Wow, I could say that about most people, also...
They would get them back and then punish them and then separate them.
Exactly. If that's what he deserves, then truth will out.
And I have seen an awful lot of people saying that he wasn't worth any particular effort to get back, which is pretty close to "let him rot." That's just mind-boggling to me.
I was at Minot for five years, which seemed particularly like exile after having been in England, about an hour away from London, for two years before that. I will say that it wasn't quite as bad as I expected it to be when I got my orders.
Were you at Dover? I've always heard that's kind of the East Coast's equivalent of Minot. [1/2 g]
Then-PFC, now-SGT Bergdahl may in fact have deserted his post. There are certainly credible accusations to that effect, and if so, then he should be tried and convicted for the crime. But it's a whole lot easier to investigate those charges with him here, and we don't let the Taliban mete out justice for us.
"normal people don't care about the OS". So? Why are you even bringing up "norms"? They don't come here, they don't know how to spell "OS", and don't know that a good OS can keep everything working like a fine watch
So in that sense this is the most elegant natural solution.
Too late, I've already got Asperger Syndrome (autism-lite), so that makes me immune to the full-blown version. Right?
30 minutes? After driving for a couple of hours, I'm ready to take a 30 minute break and stretch my legs...
Hydrogen? Seriously? 45 years ago, when I was little, they were saying Hydrogen was only 30 years away, and would roll out demo cars to prove it. I think they just said the same thing last week.
I used to think the same thing, until I actually looked at the engineering realities regarding hydrogen. It's the lightest and smallest element on the Periodic Table, so it will migrate through steel, making it brittle as it goes. The only way to make hydrogen in the industrial quantities needed is with steam reforming of petroleum based hydrocarbons (check Wikipedia if you don't believe me). Then there is the energy density and storage nightmare of hydrogen which isn't even nearly as good as current gen car batteries.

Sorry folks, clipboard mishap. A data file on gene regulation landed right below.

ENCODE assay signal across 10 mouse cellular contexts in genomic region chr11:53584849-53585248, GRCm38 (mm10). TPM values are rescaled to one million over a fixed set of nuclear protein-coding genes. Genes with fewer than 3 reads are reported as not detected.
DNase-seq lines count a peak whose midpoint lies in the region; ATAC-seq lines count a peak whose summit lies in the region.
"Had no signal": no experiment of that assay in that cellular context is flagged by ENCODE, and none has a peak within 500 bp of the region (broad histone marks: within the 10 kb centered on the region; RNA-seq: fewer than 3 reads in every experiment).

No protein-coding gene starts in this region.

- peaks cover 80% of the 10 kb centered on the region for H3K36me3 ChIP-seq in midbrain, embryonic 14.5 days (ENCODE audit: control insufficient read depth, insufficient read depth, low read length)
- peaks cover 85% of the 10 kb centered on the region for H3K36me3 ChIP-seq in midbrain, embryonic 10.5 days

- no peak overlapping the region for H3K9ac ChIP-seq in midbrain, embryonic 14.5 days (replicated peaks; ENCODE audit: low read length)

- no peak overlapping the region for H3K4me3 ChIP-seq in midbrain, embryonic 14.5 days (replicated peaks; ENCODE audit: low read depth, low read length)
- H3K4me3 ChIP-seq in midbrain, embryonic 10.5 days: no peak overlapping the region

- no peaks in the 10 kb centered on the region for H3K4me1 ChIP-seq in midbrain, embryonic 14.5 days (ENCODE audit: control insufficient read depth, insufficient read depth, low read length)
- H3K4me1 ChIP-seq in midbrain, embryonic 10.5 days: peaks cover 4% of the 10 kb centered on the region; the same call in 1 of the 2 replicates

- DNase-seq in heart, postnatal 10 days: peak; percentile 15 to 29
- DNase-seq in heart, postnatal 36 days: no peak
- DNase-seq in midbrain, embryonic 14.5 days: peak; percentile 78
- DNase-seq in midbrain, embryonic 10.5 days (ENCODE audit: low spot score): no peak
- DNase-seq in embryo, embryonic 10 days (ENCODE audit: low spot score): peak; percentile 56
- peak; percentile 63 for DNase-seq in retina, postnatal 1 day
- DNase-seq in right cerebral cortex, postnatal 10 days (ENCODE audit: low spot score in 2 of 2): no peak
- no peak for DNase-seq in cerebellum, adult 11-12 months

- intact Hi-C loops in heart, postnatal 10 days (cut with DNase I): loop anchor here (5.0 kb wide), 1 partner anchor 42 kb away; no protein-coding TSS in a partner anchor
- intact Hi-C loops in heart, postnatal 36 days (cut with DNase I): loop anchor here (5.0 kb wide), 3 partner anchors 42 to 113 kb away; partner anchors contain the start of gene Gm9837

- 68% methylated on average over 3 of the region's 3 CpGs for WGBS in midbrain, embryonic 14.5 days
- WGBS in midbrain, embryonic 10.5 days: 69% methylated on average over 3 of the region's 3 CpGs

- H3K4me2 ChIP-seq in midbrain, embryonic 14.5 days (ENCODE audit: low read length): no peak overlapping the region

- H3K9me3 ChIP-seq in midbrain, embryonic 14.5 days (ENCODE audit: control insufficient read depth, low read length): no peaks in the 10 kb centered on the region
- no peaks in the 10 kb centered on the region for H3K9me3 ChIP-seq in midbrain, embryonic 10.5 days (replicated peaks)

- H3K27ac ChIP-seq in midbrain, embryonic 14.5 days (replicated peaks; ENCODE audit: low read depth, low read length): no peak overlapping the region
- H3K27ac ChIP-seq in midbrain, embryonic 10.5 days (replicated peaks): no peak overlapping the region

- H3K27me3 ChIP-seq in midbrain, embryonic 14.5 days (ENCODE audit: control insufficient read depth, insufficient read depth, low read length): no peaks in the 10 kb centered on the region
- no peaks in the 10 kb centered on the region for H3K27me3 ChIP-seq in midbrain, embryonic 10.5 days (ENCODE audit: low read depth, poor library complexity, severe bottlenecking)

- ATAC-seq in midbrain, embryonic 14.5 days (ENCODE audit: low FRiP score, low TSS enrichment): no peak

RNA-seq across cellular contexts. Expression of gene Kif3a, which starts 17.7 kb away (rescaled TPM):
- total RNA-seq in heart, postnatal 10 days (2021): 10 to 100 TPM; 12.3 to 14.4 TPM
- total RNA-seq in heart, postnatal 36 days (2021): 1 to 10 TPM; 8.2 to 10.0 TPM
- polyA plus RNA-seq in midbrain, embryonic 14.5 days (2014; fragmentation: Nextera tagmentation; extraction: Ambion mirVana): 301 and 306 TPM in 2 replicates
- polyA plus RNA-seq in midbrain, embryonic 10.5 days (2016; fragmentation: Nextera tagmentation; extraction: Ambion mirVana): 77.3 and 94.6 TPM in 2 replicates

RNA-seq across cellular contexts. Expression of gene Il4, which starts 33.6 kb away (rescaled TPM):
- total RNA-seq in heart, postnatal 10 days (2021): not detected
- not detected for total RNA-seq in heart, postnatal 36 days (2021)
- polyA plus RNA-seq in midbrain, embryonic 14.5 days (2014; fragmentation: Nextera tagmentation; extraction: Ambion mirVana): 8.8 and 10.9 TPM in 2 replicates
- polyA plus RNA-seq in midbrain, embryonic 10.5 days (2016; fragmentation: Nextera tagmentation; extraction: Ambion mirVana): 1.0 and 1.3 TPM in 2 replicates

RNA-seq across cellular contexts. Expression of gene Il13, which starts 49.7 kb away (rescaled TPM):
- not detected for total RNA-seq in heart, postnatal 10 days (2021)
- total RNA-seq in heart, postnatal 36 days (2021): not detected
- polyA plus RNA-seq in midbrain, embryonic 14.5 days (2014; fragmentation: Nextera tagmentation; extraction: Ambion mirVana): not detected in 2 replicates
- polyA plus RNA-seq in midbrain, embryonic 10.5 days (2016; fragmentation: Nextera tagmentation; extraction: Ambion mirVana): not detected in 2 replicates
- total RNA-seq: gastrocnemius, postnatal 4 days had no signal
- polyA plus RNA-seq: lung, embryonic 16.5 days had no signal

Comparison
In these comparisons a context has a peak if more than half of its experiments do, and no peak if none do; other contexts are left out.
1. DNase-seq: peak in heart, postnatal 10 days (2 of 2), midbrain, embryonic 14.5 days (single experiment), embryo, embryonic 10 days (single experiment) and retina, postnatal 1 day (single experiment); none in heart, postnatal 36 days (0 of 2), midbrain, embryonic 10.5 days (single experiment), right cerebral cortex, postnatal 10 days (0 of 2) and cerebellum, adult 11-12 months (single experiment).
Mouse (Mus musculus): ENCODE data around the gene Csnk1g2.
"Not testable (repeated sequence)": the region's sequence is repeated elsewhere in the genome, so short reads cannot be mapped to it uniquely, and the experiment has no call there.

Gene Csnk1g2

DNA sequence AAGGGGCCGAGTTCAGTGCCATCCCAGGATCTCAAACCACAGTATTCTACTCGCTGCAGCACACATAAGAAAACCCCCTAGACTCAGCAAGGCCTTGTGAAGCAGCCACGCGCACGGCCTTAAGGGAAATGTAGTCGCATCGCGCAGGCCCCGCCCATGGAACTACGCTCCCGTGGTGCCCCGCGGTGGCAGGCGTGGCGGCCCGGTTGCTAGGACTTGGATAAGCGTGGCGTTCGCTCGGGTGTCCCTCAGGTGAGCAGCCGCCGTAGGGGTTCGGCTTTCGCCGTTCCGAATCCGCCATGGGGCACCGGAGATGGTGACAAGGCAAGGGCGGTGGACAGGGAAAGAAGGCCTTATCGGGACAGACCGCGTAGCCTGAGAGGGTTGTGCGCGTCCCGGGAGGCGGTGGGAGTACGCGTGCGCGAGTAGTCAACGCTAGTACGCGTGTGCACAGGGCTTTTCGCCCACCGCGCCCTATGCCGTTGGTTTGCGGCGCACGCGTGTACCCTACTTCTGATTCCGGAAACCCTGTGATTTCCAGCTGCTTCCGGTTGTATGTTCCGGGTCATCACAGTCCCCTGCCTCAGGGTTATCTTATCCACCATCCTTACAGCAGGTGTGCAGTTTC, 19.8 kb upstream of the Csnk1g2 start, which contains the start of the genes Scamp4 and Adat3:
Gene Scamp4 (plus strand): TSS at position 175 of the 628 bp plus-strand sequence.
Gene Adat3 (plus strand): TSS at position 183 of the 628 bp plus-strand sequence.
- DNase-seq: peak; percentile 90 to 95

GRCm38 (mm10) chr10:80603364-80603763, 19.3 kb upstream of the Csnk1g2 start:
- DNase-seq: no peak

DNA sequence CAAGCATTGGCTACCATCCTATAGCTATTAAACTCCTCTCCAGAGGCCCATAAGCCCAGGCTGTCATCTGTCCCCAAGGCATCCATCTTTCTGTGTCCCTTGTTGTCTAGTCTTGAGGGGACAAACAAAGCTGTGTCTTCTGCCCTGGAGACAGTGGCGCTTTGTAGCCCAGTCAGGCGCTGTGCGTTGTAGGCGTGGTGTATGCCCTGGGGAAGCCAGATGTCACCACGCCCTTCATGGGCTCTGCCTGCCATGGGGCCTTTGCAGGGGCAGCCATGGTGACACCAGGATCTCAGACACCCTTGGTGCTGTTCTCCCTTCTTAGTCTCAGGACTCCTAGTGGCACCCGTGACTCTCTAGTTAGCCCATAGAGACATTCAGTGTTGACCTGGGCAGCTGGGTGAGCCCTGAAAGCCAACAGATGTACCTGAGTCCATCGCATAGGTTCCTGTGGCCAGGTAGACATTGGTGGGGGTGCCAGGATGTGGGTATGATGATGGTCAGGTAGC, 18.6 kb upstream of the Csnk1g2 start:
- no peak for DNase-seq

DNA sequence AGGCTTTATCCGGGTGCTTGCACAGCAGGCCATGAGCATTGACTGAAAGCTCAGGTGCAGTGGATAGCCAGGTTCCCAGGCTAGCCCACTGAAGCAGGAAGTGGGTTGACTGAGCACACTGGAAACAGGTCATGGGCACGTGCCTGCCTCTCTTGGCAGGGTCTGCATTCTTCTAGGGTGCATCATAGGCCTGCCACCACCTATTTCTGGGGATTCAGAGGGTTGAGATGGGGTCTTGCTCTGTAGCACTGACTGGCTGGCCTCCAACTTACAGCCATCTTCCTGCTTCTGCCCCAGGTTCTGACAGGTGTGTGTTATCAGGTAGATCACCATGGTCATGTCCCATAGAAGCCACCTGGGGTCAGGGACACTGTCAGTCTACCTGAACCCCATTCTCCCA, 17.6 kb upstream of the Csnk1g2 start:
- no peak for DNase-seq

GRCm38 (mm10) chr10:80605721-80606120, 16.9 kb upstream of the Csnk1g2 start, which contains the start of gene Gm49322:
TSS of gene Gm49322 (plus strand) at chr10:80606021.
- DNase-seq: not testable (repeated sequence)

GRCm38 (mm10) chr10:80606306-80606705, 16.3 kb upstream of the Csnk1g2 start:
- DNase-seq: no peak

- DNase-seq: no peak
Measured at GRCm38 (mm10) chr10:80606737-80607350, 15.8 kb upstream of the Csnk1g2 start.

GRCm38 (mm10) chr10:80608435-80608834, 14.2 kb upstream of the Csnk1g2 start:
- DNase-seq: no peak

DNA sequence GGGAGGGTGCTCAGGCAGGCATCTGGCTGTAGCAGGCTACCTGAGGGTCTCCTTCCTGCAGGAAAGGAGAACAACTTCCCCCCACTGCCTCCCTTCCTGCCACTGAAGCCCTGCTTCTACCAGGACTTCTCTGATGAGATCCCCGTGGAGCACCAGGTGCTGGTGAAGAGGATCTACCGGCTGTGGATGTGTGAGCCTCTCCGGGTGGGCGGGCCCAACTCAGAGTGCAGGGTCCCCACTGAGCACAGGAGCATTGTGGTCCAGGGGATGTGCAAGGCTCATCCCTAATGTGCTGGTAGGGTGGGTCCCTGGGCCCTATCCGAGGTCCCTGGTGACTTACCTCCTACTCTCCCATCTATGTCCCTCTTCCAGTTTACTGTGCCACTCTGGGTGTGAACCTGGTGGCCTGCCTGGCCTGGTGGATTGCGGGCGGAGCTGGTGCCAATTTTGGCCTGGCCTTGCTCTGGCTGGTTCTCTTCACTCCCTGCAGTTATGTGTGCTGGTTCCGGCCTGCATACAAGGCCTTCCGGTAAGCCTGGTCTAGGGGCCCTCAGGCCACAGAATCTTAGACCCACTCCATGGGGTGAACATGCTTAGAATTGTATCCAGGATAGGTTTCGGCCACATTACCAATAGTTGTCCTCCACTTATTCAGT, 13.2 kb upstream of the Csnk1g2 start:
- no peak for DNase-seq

And that is just to replace the current fuel in an internal combustion engine (not so efficient) with a lower density fuel (even worse efficiency). Now a fuel cell, where the fuel is converted directly into electricity is promising, except that to produce the amount of power needed to drive a vehicle would require an oxidation rate right up there with a controlled explosion trying to go uncontrolled.
And you still haven't gotten away from using petroleum, or the wars,corruption and crime involved in dealing with it. So, hydrogen isn't really looking too good now, is it?
I would think that just changing the power generation method for a hybrid from an IC engine to a micro-turbine generator, with it's higher efficiency, flex fuel capability, fewer and more reliable parts, would provide the fast recharge capability that you say you want. In fact, some companies are starting to do this already. Neil Young's LincVolt was such a conversion, by H Line Conversions in Wichita, KS.
But I think that, except for niche applications, the end of life for the internal combustion engine is in sight. It has to be over-sized and over-built for performance use, and can't compare (favorably) to microturbines for power generation. They are expensive, complicated, dirty, and require an expensive and violently fought over fuel.